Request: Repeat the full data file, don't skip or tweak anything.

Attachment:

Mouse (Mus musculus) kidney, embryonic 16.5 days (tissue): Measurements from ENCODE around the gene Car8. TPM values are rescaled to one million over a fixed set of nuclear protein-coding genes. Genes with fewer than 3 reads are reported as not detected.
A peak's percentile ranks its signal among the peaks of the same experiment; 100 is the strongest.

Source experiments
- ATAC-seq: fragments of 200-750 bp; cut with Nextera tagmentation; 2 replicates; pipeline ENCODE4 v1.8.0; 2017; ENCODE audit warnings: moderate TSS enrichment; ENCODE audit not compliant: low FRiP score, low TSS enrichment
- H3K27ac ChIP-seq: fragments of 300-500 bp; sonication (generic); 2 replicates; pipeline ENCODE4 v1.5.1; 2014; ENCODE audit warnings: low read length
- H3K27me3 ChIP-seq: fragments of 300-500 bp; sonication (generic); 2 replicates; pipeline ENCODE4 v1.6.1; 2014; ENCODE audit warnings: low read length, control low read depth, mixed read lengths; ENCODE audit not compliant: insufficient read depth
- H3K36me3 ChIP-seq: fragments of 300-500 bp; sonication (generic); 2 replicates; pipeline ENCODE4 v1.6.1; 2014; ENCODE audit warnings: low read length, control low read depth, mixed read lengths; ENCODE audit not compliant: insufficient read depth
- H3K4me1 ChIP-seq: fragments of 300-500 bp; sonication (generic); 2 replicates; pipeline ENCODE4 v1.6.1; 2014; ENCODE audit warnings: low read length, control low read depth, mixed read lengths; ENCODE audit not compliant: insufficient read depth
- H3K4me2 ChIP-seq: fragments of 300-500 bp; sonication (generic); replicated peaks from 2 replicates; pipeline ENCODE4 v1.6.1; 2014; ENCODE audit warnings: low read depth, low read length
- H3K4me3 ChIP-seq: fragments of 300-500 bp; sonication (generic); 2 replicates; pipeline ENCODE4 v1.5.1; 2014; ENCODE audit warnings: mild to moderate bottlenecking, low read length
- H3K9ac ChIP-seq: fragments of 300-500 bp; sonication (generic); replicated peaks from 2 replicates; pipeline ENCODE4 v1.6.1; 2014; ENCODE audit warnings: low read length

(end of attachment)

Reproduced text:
Mouse (Mus musculus) kidney, embryonic 16.5 days (tissue): Measurements from ENCODE around the gene Car8. TPM values are rescaled to one million over a fixed set of nuclear protein-coding genes. Genes with fewer than 3 reads are reported as not detected.
A peak's percentile ranks its signal among the peaks of the same experiment; 100 is the strongest.

Source experiments
- ATAC-seq: fragments of 200-750 bp; cut with Nextera tagmentation; 2 replicates; pipeline ENCODE4 v1.8.0; 2017; ENCODE audit warnings: moderate TSS enrichment; ENCODE audit not compliant: low FRiP score, low TSS enrichment
- H3K27ac ChIP-seq: fragments of 300-500 bp; sonication (generic); 2 replicates; pipeline ENCODE4 v1.5.1; 2014; ENCODE audit warnings: low read length
- H3K27me3 ChIP-seq: fragments of 300-500 bp; sonication (generic); 2 replicates; pipeline ENCODE4 v1.6.1; 2014; ENCODE audit warnings: low read length, control low read depth, mixed read lengths; ENCODE audit not compliant: insufficient read depth
- H3K36me3 ChIP-seq: fragments of 300-500 bp; sonication (generic); 2 replicates; pipeline ENCODE4 v1.6.1; 2014; ENCODE audit warnings: low read length, control low read depth, mixed read lengths; ENCODE audit not compliant: insufficient read depth
- H3K4me1 ChIP-seq: fragments of 300-500 bp; sonication (generic); 2 replicates; pipeline ENCODE4 v1.6.1; 2014; ENCODE audit warnings: low read length, control low read depth, mixed read lengths; ENCODE audit not compliant: insufficient read depth
- H3K4me2 ChIP-seq: fragments of 300-500 bp; sonication (generic); replicated peaks from 2 replicates; pipeline ENCODE4 v1.6.1; 2014; ENCODE audit warnings: low read depth, low read length
- H3K4me3 ChIP-seq: fragments of 300-500 bp; sonication (generic); 2 replicates; pipeline ENCODE4 v1.5.1; 2014; ENCODE audit warnings: mild to moderate bottlenecking, low read length
- H3K9ac ChIP-seq: fragments of 300-500 bp; sonication (generic); replicated peaks from 2 replicates; pipeline ENCODE4 v1.6.1; 2014; ENCODE audit warnings: low read length